Having a pet as a companion can be a wonderful way to add engagement to life. Spending time with a cat or dog brings comfort and wards off feelings of loneliness. Pet ownership is also connected with better overall health and wellness. The University of Michigan National Poll on Healthy Aging found a variety of pet therapy benefits for seniors ages 50+. Their study showed owning a pet helps older adults enjoy life and feel loved. It also helped reduce stress and stick to a routine. Owning a dog was also associated with staying more physically active. Other studies have reported the positive impact of a pet companion: lower cholesterol levels, lower risk of heart attack and stroke, and relief from depression and anxiety.
Seniors don’t necessarily have to own and care for a pet to benefit from spending time with them. Pet therapy can be found in a senior living community, rehabilitation center, or other residential care setting. Pet therapy benefits for seniors cover a range of health and healing effects at all ages and for many health conditions.
The animals commonly trained as pet therapy companions are typically small animals such as dogs and cats, but large animals such as horses and farm animals are sometimes used in pet therapy too. Pet therapy companions are specially trained and go through a basic obedience course. They’re well socialized and safe around seniors with mobility challenges. They’re also naturally empathetic, sensitive to our moods and feelings.
Therapy dogs Edgar and Angus have been bringing companionship and smiles to the residents at Friendship Village Chesterfield since December 2020. Edgar came to us as a puppy, and what he lacks in size, he more than makes up for with his quirky personality. Angus is an Australian Cattle Dog mix, with a natural intelligence and signature “smile” that instantly lifts your mood.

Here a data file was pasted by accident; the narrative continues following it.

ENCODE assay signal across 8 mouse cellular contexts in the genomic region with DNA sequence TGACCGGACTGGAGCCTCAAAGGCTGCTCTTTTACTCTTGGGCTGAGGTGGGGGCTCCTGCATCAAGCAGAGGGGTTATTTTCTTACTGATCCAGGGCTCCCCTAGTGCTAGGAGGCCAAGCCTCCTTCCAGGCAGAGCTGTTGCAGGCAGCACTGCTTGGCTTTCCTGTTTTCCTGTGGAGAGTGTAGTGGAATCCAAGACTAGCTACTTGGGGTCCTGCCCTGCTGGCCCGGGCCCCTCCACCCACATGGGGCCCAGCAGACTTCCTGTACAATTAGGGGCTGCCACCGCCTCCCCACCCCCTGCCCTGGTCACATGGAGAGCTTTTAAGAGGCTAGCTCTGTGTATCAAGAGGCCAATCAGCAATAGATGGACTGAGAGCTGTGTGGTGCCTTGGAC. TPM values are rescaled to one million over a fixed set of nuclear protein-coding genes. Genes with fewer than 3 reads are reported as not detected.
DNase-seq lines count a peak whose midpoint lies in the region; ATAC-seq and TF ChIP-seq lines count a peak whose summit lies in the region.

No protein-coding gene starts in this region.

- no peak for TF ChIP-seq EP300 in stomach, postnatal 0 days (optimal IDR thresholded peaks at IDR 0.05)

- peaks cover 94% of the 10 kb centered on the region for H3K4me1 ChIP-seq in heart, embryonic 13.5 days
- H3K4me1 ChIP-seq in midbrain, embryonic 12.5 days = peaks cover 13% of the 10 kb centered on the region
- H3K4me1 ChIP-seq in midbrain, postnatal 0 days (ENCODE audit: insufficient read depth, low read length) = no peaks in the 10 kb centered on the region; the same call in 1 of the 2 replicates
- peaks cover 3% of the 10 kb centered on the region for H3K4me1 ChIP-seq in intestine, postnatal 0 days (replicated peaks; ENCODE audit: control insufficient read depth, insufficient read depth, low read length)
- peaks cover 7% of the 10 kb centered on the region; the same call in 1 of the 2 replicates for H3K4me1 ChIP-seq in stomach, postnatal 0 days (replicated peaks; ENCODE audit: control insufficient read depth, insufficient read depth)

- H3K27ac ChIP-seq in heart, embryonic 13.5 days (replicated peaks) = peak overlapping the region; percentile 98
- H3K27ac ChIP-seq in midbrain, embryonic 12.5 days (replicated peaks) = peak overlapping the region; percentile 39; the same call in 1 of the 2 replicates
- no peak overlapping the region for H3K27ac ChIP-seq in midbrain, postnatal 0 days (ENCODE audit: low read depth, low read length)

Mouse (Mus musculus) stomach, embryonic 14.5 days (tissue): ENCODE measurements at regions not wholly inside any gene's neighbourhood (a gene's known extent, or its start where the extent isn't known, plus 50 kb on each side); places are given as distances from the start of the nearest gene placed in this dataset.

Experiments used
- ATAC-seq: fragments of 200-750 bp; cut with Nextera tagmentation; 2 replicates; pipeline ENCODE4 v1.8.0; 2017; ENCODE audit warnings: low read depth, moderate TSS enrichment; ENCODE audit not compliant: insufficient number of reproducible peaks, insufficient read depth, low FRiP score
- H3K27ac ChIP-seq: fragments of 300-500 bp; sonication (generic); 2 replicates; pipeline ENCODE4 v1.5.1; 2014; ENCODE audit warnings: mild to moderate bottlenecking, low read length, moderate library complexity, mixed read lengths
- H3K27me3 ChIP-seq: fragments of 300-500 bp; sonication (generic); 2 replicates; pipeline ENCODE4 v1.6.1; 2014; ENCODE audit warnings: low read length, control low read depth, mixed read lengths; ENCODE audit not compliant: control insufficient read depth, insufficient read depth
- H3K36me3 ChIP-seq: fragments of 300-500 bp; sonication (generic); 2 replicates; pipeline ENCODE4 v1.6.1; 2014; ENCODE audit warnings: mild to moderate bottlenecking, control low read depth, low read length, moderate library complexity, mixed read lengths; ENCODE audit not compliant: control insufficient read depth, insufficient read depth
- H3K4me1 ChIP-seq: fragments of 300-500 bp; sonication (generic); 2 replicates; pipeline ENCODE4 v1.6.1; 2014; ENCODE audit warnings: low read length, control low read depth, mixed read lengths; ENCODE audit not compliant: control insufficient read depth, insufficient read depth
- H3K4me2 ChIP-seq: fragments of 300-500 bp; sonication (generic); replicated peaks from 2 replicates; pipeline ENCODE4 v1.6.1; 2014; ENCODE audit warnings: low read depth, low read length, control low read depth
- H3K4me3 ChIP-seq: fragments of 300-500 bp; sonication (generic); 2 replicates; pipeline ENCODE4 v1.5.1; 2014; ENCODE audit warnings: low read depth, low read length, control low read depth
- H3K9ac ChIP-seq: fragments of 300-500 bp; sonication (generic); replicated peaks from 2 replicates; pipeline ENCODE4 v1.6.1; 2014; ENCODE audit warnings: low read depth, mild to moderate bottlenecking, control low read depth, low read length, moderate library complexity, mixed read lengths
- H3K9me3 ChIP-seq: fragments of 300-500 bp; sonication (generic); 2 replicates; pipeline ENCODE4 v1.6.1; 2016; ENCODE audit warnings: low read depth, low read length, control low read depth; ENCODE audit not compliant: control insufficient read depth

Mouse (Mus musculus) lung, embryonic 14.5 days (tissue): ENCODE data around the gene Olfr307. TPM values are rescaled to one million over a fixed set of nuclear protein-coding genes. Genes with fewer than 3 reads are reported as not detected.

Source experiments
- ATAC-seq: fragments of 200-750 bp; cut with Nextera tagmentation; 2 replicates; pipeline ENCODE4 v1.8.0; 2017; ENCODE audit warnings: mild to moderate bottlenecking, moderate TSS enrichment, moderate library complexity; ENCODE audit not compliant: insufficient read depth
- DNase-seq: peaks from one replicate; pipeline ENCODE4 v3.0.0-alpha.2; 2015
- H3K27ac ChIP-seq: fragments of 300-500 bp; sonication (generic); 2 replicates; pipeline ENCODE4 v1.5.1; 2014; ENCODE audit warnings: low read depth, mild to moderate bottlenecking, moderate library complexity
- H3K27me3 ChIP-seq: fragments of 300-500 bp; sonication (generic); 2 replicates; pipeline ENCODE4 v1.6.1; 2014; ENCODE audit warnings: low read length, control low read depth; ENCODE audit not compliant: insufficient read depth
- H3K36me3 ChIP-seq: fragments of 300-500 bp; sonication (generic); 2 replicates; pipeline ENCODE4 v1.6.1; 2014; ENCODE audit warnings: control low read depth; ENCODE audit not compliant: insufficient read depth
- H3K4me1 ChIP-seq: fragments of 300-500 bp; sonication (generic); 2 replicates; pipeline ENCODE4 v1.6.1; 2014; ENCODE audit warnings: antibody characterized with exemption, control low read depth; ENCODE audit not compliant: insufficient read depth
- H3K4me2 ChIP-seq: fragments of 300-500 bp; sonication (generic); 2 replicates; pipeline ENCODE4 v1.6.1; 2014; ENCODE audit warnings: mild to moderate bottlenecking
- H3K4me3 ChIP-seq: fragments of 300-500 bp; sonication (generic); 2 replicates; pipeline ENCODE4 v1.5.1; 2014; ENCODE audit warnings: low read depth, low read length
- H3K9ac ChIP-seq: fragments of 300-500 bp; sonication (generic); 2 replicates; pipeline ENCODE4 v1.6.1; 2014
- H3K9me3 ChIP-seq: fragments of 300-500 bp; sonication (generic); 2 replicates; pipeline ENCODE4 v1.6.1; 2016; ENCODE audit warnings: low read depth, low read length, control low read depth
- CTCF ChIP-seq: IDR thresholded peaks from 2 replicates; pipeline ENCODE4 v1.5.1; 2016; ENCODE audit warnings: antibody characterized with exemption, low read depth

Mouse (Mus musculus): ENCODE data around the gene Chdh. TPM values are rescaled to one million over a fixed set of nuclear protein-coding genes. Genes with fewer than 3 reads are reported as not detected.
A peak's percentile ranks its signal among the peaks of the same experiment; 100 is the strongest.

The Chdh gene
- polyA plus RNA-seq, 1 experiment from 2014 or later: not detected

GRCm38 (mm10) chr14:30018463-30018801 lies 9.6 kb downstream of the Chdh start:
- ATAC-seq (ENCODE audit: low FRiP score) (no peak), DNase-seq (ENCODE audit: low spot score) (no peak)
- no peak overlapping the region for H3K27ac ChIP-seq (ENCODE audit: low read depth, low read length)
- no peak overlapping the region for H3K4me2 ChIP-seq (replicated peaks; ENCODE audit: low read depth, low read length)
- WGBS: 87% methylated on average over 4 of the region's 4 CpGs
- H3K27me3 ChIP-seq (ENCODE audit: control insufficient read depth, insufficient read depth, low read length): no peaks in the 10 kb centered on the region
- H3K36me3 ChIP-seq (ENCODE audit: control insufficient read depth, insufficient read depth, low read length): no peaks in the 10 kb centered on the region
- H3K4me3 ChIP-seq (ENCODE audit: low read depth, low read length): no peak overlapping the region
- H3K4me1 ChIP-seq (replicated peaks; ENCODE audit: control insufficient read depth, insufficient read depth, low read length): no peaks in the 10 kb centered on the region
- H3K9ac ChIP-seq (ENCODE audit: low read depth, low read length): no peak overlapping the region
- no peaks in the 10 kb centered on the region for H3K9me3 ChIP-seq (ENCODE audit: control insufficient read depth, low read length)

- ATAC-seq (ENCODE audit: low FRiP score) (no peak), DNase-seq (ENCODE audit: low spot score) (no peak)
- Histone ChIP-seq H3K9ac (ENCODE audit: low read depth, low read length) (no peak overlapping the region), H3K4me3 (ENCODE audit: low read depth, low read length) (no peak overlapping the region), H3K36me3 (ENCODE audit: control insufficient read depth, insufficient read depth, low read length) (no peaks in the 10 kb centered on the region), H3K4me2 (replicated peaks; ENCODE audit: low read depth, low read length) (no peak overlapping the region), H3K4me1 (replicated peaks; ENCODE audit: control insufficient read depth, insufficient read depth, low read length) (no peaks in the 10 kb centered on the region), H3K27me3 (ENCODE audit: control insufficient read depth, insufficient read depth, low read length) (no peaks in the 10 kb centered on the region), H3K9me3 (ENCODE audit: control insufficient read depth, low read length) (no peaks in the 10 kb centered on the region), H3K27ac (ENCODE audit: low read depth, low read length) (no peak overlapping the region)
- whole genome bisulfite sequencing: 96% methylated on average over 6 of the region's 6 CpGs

Accompanied by a Friendship Village staff member, Angus visits residents’ apartments and drops in at group events. His quirky personality gets everyone smiling and feeling more relaxed and happier in minutes. Edgar’s sweet face and perky ears bigger than his head have won the hearts of many residents, and he is frequently requested to accompany a resident to an appointment or for a doggie playdate. Read more the work these cute canines do, here.
Owning and caring for a pet is its own kind of therapy. Walking and exercising a pet helps increase our physical activity. Pet ownership gives us something in common with many other people, and gives us something to talk about with neighbors, friends, and family.
Of course, pets aren’t for everyone. Not everyone wants the responsibility or cost, and some may need to prioritize their own health needs. Seniors who enjoy the company of pets but can’t have one of their own can volunteer with an animal welfare organization or shelter, pet sit, or take part in pet therapy visits.
Animal-assisted therapy offers intensive pet therapy benefits for seniors who need rehabilitation. Seniors are paired with highly sensitive animals such as horses or dolphins to promote their physical skills and build confidence. The nonverbal interaction takes the pressure off a senior to communicate how they’re feeling and allows them to focus on making improvements instead.
Pet therapy benefits for seniors include meaningful mental therapy for seniors living with dementia or other cognitive impairments. Interacting with a therapy animal and its handler encourages socialization and memory stimulation. A pet companion also has a calming effect on negative behaviors associated with dementia.
Pet friendliness can be the difference in choosing one senior living community over another. Friendship Village communities are the only Life Care Communities in St. Louis, and we love pets! Whether you own a pet or not, you’ll enjoy a pet-friendly environment and opportunities to meet four-legged therapists, like Edgar and Angus. Contact us today to learn more about our communities and schedule your personal visit.